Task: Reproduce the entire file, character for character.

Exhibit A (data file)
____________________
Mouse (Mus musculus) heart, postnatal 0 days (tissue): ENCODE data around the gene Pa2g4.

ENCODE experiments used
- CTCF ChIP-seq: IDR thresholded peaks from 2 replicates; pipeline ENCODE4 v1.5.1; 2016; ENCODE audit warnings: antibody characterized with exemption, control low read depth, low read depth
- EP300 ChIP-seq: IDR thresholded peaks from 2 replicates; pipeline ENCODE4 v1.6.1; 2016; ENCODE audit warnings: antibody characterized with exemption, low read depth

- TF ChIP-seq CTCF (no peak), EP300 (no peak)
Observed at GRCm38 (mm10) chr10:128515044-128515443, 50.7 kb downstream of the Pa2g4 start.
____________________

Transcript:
Mouse (Mus musculus) heart, postnatal 0 days (tissue): ENCODE data around the gene Pa2g4.

ENCODE experiments used
- CTCF ChIP-seq: IDR thresholded peaks from 2 replicates; pipeline ENCODE4 v1.5.1; 2016; ENCODE audit warnings: antibody characterized with exemption, control low read depth, low read depth
- EP300 ChIP-seq: IDR thresholded peaks from 2 replicates; pipeline ENCODE4 v1.6.1; 2016; ENCODE audit warnings: antibody characterized with exemption, low read depth

- TF ChIP-seq CTCF (no peak), EP300 (no peak)
Observed at GRCm38 (mm10) chr10:128515044-128515443, 50.7 kb downstream of the Pa2g4 start.